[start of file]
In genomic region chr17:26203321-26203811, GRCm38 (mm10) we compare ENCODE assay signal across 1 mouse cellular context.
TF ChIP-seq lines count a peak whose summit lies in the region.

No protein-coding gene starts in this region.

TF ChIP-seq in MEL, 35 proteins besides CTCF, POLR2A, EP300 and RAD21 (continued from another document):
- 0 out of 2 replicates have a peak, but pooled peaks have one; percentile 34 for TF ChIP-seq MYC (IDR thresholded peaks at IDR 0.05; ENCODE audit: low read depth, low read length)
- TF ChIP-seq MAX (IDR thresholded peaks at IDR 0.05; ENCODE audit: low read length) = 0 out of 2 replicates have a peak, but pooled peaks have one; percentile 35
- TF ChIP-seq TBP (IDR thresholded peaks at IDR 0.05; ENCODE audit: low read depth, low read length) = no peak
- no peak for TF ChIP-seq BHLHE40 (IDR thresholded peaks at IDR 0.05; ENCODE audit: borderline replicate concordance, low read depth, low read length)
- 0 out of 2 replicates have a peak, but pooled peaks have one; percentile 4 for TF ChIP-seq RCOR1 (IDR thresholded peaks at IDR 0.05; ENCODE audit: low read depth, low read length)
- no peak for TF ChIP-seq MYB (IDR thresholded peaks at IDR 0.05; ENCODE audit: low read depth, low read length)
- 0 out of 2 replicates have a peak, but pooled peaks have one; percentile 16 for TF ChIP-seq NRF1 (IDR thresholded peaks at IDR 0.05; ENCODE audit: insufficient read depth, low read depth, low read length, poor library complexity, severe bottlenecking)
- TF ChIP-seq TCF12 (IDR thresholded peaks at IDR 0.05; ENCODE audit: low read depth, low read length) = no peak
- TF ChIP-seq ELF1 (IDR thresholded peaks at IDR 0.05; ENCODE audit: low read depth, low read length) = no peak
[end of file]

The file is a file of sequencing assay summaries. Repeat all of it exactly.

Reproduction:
In genomic region chr17:26203321-26203811, GRCm38 (mm10) we compare ENCODE assay signal across 1 mouse cellular context.
TF ChIP-seq lines count a peak whose summit lies in the region.

No protein-coding gene starts in this region.

TF ChIP-seq in MEL, 35 proteins besides CTCF, POLR2A, EP300 and RAD21 (continued from another document):
- 0 out of 2 replicates have a peak, but pooled peaks have one; percentile 34 for TF ChIP-seq MYC (IDR thresholded peaks at IDR 0.05; ENCODE audit: low read depth, low read length)
- TF ChIP-seq MAX (IDR thresholded peaks at IDR 0.05; ENCODE audit: low read length) = 0 out of 2 replicates have a peak, but pooled peaks have one; percentile 35
- TF ChIP-seq TBP (IDR thresholded peaks at IDR 0.05; ENCODE audit: low read depth, low read length) = no peak
- no peak for TF ChIP-seq BHLHE40 (IDR thresholded peaks at IDR 0.05; ENCODE audit: borderline replicate concordance, low read depth, low read length)
- 0 out of 2 replicates have a peak, but pooled peaks have one; percentile 4 for TF ChIP-seq RCOR1 (IDR thresholded peaks at IDR 0.05; ENCODE audit: low read depth, low read length)
- no peak for TF ChIP-seq MYB (IDR thresholded peaks at IDR 0.05; ENCODE audit: low read depth, low read length)
- 0 out of 2 replicates have a peak, but pooled peaks have one; percentile 16 for TF ChIP-seq NRF1 (IDR thresholded peaks at IDR 0.05; ENCODE audit: insufficient read depth, low read depth, low read length, poor library complexity, severe bottlenecking)
- TF ChIP-seq TCF12 (IDR thresholded peaks at IDR 0.05; ENCODE audit: low read depth, low read length) = no peak
- TF ChIP-seq ELF1 (IDR thresholded peaks at IDR 0.05; ENCODE audit: low read depth, low read length) = no peak